[JURIST] A three-judge panel from the US Court of Appeals for the District of Columbia Circuit [official website] on Monday upheld a law banning campaign finance contributions from foreigners. Two Canadian citizens filed suit against the Federal Elections Commission (FEC) [official website], arguing that they should be permitted to contribute to US political candidates and committees. Though the plaintiffs have visas to legally live and work in the US, the panel unanimously ruled [WP report] that foreign citizens do not have a constitutional right to participate in democratic elections in the US. The Canadian citizens plan on appealing to the US Supreme Court [official website].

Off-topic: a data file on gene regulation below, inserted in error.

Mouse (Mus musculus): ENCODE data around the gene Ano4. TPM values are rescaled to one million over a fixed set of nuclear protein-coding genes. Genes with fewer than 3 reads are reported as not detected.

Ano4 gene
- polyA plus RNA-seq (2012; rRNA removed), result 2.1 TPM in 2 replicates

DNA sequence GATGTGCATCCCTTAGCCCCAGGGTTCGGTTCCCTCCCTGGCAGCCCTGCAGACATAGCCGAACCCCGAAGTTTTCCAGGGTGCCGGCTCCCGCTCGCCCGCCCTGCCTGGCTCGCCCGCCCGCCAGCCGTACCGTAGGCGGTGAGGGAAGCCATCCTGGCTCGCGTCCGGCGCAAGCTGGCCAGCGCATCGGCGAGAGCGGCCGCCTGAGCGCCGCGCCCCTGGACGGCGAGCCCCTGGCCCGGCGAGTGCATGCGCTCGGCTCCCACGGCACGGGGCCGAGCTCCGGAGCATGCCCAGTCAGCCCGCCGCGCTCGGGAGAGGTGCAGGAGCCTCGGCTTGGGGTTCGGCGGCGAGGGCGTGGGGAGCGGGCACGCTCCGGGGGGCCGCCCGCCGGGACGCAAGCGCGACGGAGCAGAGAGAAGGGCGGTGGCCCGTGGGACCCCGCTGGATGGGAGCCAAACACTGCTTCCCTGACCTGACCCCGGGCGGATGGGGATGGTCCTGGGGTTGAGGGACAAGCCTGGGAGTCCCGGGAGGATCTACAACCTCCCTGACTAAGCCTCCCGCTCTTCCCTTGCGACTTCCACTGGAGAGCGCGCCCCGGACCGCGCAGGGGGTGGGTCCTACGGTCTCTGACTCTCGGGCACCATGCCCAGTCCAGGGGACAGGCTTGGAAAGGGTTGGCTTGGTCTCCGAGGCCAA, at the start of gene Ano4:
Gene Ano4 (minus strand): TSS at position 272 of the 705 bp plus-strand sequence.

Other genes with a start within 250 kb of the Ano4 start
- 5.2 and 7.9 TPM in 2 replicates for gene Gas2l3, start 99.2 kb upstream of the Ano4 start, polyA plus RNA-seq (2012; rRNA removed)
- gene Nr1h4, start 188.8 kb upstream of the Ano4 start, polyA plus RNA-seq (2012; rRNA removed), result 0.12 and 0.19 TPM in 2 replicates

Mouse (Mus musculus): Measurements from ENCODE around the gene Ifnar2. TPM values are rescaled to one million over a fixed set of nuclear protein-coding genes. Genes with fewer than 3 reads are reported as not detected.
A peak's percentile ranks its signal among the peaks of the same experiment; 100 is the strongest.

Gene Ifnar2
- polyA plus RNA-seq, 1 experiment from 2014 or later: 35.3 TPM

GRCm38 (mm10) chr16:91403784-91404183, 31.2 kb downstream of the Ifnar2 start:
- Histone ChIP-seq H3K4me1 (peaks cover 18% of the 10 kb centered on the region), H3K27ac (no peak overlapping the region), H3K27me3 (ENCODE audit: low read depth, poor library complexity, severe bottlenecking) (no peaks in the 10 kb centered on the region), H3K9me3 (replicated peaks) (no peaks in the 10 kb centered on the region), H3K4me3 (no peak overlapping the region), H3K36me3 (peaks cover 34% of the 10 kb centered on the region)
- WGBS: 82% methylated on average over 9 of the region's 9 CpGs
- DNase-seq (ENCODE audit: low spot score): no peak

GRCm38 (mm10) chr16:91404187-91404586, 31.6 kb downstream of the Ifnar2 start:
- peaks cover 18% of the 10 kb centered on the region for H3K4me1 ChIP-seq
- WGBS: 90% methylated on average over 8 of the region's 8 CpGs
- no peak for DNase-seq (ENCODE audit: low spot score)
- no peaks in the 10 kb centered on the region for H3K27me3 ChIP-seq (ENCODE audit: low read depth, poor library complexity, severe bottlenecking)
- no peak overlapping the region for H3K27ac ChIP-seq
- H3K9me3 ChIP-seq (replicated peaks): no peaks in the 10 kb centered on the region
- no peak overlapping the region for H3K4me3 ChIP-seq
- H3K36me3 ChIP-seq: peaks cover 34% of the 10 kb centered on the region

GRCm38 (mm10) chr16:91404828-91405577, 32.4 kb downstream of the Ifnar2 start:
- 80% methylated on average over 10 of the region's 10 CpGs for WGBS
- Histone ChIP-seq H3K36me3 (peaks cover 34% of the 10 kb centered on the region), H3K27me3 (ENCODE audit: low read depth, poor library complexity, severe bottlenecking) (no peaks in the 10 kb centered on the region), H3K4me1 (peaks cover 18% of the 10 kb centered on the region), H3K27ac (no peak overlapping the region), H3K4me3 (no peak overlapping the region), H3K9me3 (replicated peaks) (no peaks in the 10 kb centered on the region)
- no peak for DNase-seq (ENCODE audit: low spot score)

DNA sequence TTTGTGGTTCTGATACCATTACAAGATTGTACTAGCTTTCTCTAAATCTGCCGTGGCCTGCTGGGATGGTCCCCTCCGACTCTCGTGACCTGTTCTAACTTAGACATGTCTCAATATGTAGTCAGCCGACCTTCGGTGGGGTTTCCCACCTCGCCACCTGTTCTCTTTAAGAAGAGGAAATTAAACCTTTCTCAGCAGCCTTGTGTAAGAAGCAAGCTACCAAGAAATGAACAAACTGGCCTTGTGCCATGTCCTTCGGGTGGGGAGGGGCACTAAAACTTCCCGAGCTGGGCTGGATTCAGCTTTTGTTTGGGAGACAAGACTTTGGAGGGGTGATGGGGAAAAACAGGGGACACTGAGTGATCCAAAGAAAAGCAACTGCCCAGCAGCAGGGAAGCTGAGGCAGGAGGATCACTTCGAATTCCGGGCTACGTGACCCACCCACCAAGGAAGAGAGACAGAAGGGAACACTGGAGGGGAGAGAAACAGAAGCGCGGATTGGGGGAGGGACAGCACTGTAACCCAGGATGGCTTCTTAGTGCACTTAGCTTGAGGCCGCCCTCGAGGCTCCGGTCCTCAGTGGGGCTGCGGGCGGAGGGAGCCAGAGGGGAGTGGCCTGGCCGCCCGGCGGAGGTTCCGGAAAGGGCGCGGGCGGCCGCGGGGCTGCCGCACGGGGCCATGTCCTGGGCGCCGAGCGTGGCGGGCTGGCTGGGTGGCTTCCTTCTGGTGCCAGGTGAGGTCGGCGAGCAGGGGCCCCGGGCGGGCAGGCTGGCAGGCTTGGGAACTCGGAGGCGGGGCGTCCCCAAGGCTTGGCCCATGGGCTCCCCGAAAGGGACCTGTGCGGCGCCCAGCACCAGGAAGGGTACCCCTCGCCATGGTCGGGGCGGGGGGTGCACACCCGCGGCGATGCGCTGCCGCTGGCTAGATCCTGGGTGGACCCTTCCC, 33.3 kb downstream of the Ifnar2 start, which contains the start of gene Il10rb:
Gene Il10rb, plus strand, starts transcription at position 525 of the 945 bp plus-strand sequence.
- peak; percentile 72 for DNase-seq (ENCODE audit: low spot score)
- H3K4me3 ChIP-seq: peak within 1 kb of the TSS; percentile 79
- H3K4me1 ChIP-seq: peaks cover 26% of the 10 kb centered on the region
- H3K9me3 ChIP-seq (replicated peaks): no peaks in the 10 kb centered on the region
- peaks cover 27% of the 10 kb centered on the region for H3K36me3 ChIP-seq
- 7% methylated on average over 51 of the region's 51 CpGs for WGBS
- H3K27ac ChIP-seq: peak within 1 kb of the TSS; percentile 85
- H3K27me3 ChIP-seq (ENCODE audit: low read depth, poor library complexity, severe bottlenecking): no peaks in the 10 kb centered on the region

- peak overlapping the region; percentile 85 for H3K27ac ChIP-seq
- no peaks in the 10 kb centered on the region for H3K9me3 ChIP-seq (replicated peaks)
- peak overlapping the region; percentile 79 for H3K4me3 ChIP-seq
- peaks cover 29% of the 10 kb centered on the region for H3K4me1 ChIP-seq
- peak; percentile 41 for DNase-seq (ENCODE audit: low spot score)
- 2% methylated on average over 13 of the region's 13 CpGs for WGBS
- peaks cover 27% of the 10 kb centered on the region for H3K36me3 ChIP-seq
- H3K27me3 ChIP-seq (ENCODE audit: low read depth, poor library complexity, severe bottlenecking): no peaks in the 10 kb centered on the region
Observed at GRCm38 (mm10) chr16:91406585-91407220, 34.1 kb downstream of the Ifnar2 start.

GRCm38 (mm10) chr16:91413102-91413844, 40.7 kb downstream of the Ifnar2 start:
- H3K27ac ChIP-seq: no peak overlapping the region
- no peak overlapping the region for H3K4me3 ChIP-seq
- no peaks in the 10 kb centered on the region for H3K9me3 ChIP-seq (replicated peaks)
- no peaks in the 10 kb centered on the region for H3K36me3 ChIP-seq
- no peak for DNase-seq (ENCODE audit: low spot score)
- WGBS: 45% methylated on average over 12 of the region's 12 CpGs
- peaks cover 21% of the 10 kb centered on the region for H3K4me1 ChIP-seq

Campaign finance regulation has been in a state of flux since Citizens United was decided [JURIST report] in January of last year, easing restrictions on political campaign spending by corporations. In June, the US Supreme Court ruled [opinion, PDF; JURIST report] in Arizona Free Enterprise Club's Freedom Club PAC v. Bennett [Cornell LII backgrounder] that an Arizona campaign finance regulation that provided publicly financed candidates with additional government subsidies, which are triggered by independent expenditure groups' speech against such candidates or by the candidates' privately financed opponents, violates the First Amendment [text]. The US Court of Appeals for the Eighth Circuit [official website] upheld [opinion, PDF; JURIST report] a Minnesota campaign financing law prohibiting direct contributions to candidates and affiliated entities in May. In April, a judge for the US District Court for the Western District of Wisconsin [official website] dismissed two challenges [JURIST report] to campaign financing schemes for Wisconsin Supreme Court elections. In June 2010, the US Senate [official website] failed to pass campaign finance reform legislation [S 3628 materials] that would prohibit corporations receiving federal contracts worth more than $7 million from spending money on "electioneering communications" and would also prohibit foreign-controlled domestic corporations from financing campaigns [JURIST report].